A recent court case has confirmed that the Court of Protection will not tolerate persistent breaches of a deputy’s accounting obligations. If you require guidance on removing a deputy then call our free legal helpline.
A deputy who was appointed to act on behalf of his 65 year old partner, CJ, having lived with her for 25 years has been removed by the Court of Protection.
The Office of the Public Guardian (OPG) made an application to the Court of Protection because they were concerned that the deputy was not complying with his duties. The OPG complained that he:
- had not filed any accounts on behalf since being appointed as a deputy;
- had not paid the yearly supervision fee of £88.00;
- had refused entry to an OPG worker, who attempted to visit CJ; and
- had invoiced the OPG for the time he spent corresponding with them.
The deputy was initially ordered to produce and submit the yearly accounts and to generally cooperate with the OPG staff. However, he refused to do so and this resulted in the court removing him as a deputy.
He asked the Court of Protection to reconsider and produced accounts of his business showing that he had not used his partner’s funds inappropriately. He also apologised for sending the invoice to the OPG, but felt that the OPG’s involvement was disproportionate.
The court was ‘absolutely certain’ that there had been no dishonest misuse of CJ’s funds. Nonetheless, it refused to reinstate the deputyship, stating that:
‘To turn a blind eye to [the deputy’s] wilful refusal to comply with his duties would erode and undermine the safeguarding work carried out by the OPG’s supervision and compliance teams, which cannot possibly be in the public interest”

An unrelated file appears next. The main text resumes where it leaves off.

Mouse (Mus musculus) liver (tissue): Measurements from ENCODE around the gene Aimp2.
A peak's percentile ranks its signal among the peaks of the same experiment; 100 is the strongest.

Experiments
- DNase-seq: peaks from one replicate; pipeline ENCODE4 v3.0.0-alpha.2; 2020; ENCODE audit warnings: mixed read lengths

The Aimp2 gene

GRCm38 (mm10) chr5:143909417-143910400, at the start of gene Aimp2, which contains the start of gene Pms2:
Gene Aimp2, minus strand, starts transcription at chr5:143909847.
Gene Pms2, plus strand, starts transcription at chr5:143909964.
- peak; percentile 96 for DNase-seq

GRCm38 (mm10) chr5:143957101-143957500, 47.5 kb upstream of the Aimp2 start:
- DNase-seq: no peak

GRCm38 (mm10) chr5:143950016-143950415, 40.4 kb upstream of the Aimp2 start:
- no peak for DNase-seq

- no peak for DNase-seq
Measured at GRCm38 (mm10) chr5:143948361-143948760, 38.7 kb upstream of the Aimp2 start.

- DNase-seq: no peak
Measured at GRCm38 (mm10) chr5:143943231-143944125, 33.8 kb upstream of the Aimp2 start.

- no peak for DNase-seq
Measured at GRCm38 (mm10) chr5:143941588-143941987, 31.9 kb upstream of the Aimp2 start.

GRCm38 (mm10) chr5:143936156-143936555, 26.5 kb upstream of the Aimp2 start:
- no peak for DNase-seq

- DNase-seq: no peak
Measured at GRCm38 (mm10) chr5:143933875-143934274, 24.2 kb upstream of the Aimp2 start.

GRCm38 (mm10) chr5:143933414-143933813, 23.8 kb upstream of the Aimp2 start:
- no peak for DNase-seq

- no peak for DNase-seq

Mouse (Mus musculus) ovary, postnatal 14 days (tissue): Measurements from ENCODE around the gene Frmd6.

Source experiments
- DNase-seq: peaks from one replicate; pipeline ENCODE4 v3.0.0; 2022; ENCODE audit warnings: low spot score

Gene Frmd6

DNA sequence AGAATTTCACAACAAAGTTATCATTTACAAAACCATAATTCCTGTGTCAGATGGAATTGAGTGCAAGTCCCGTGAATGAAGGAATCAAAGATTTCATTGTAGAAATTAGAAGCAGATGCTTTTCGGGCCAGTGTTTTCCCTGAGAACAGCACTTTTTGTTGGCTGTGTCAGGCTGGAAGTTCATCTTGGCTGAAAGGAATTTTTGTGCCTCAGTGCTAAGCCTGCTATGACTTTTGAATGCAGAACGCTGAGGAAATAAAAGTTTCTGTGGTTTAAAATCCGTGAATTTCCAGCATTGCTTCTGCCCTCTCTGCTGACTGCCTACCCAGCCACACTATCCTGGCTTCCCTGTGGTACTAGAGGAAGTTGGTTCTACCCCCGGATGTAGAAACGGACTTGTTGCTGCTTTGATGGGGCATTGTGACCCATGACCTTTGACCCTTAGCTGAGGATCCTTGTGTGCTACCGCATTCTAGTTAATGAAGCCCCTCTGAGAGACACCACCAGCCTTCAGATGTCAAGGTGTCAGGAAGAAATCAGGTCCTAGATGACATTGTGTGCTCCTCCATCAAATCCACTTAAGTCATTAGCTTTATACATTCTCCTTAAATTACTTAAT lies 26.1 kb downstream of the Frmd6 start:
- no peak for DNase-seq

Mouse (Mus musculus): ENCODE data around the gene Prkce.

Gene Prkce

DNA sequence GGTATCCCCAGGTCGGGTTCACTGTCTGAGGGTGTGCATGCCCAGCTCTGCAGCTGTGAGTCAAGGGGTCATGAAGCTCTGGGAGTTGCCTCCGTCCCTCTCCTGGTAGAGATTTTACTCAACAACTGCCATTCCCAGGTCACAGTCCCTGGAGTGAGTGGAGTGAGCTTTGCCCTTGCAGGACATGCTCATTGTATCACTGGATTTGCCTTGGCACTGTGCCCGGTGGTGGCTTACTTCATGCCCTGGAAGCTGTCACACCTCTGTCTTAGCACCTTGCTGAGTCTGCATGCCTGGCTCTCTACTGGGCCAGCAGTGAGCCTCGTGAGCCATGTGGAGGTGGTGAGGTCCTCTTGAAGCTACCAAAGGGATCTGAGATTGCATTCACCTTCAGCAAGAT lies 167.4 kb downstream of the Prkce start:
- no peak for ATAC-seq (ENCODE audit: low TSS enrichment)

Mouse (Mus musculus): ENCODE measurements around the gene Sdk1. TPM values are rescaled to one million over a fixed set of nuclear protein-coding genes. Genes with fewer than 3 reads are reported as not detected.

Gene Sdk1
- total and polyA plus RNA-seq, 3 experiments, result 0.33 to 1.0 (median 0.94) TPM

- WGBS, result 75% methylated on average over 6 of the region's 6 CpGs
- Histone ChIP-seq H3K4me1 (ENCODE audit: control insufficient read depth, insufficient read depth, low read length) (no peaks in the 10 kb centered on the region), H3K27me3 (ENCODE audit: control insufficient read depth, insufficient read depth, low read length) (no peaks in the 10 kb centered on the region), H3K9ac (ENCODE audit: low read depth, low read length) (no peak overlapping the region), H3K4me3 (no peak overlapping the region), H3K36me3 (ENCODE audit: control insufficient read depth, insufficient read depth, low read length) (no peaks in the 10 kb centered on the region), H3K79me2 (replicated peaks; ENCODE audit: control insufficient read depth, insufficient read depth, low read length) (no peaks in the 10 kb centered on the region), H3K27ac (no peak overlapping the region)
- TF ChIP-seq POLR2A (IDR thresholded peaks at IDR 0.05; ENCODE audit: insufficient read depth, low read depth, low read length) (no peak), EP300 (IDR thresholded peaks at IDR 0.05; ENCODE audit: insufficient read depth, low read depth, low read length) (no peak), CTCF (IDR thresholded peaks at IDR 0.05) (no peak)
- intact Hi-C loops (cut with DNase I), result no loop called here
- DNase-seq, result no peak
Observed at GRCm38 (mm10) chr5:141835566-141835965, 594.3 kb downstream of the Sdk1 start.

The court added that to reinstate the deputy would essentially circumvent the court’s duty under international human rights law to ensure that vulnerable people under the court’s protection were shielded from abuse.
The court appointed a panel deputy to take his place and stated that an enquiry should be conducted, to ensure that CJ’s affairs were managed in the least restrictive way possible.
Breach of Court of Protection accounting requirements
So why did the Court take such a dim view of the deputy’s conduct? Clearly he had CJ’s best interests at heart and was not found to have financially abused his position as her deputy.
The Mental Capacity Act 2005, gives the Court authority to:
a) Require a deputy to take out a security bond as the court thinks fit; and
b) Require a deputy to submit reports as and when the court sees fit.
The deputy was clearly in breach of the second element of the accounting requirements. On the surface the breach seems to be a minor administrative error. However the breach goes much deeper than this. By refusing to provide the OPG with yearly accounts, he was preventing the OPG from correctly supervising CJ’s financial affairs. Removing a deputy in these circumstances is therefore understandable.
There have been numerous recent cases highlighting a deputy’s fraudulent use of a donor’s funds. The OPG’s involvement in a vulnerable person’s financial affairs is an essential safeguard against the financial abuse of a person who lacks capacity.
The potential impact of the deputy’s breach could have been that CJ’s money was fraudulently used. Without yearly accounts, the OPG is unable to protect the financial interests of the vulnerable people they protect. Although CJ did not come to any harm in this instance, the deputy’s refusal to work alongside the OPG was an indication that he was not a suitable deputy. Had he complied with the OPG’s request in the first instance it is unlikely that he would have been removed as CJ’s deputy.
Unfortunately it is CJ who has lost out overall as a result of the court removing her deputy. However, the court did direct that investigations should be made into how her best interests could be served in the least restrictive way possible. It could be that another family member can be appointed to monitor her finances.
If you require guidance on removing a deputy please contact us on 0808 139 1606 for a free informal chat about how we can help you and the legal costs that are likely to be involved.